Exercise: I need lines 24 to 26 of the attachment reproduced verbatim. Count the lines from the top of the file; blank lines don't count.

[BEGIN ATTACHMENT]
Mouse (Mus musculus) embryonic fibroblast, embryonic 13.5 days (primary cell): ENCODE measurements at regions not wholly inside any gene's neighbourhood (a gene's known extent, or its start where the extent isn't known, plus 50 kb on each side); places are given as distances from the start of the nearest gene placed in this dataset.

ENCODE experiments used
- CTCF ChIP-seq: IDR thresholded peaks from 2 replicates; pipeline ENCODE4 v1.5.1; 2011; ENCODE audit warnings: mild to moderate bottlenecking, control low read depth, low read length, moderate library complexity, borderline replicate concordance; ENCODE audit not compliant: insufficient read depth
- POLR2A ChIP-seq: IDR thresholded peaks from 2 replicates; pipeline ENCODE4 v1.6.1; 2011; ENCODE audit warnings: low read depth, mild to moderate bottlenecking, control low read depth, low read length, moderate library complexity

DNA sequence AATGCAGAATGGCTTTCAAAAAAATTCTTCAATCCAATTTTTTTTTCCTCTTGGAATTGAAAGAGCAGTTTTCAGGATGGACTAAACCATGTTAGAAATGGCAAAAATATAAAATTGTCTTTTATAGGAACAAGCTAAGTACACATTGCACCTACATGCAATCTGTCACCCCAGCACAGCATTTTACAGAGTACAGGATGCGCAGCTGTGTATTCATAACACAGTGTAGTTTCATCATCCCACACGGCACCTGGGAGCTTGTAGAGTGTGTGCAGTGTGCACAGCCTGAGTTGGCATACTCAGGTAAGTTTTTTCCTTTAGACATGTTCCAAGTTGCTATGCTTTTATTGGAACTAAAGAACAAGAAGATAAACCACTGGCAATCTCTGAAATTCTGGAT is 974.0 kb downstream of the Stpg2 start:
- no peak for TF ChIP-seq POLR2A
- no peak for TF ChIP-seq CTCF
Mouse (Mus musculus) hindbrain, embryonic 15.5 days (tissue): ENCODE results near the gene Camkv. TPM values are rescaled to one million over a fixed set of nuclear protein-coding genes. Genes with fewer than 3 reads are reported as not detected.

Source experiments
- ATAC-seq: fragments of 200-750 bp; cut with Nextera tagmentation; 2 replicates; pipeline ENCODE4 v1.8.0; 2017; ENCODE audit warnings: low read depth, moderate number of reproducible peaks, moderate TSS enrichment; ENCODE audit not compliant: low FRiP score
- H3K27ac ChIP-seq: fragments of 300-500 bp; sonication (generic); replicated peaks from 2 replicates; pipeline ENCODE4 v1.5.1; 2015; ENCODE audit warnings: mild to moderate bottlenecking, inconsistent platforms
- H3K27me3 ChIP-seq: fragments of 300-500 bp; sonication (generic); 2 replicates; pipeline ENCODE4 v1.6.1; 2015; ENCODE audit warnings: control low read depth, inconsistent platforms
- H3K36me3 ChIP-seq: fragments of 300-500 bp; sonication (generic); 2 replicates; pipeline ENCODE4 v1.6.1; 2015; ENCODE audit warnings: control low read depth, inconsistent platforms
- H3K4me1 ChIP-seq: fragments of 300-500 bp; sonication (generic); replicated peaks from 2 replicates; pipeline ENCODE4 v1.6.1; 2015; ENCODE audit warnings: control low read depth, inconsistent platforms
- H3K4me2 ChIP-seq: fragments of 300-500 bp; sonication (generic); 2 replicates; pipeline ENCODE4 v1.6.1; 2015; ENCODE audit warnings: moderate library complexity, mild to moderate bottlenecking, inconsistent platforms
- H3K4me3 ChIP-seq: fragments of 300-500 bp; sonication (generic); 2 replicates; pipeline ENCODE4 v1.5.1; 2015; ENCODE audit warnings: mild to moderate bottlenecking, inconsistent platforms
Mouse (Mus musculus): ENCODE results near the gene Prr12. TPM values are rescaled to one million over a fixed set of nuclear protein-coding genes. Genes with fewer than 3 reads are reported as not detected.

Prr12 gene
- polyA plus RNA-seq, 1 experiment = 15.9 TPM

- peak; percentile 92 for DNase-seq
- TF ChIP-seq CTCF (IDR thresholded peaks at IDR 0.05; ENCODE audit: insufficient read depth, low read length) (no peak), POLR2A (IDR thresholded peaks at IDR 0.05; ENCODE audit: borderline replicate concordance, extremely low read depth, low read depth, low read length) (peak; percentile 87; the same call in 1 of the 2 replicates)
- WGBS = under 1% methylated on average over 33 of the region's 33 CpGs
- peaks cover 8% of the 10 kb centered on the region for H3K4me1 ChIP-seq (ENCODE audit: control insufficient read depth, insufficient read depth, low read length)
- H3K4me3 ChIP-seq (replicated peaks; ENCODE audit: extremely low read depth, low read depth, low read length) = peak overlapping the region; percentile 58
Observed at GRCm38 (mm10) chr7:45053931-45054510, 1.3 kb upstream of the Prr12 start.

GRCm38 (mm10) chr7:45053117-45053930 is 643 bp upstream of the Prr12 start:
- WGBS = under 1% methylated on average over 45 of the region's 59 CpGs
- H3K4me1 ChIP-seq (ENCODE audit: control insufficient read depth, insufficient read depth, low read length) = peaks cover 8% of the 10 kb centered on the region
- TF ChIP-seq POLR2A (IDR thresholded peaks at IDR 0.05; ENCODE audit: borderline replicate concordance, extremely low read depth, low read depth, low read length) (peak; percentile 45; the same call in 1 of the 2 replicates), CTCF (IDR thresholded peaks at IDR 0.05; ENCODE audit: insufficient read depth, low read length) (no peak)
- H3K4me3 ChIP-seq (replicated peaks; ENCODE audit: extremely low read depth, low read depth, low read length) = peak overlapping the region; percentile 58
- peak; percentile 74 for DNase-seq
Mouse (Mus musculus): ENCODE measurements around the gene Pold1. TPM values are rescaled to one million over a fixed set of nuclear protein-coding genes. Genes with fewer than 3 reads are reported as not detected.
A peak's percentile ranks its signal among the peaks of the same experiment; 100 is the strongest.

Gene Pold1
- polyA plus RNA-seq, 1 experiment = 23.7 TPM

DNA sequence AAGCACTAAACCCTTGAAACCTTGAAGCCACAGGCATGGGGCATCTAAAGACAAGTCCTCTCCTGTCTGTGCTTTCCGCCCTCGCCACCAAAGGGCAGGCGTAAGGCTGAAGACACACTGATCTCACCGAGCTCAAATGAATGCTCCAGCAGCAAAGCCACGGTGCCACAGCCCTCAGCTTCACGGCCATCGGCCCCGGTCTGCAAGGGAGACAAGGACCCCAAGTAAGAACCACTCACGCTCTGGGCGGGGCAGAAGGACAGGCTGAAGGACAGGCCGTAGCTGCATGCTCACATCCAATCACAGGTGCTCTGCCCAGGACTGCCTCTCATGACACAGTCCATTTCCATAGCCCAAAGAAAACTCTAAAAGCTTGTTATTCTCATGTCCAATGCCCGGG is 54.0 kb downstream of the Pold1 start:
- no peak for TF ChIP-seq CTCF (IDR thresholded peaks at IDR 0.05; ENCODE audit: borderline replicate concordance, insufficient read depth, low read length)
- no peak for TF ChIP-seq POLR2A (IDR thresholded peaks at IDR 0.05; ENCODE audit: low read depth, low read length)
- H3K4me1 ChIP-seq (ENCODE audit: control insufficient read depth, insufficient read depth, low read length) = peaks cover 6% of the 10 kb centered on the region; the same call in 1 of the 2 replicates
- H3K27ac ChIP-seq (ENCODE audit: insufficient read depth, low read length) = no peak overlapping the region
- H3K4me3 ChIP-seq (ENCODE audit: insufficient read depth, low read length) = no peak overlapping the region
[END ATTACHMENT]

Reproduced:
- H3K4me3 ChIP-seq (replicated peaks; ENCODE audit: extremely low read depth, low read depth, low read length) = peak overlapping the region; percentile 58
Observed at GRCm38 (mm10) chr7:45053931-45054510, 1.3 kb upstream of the Prr12 start.

GRCm38 (mm10) chr7:45053117-45053930 is 643 bp upstream of the Prr12 start: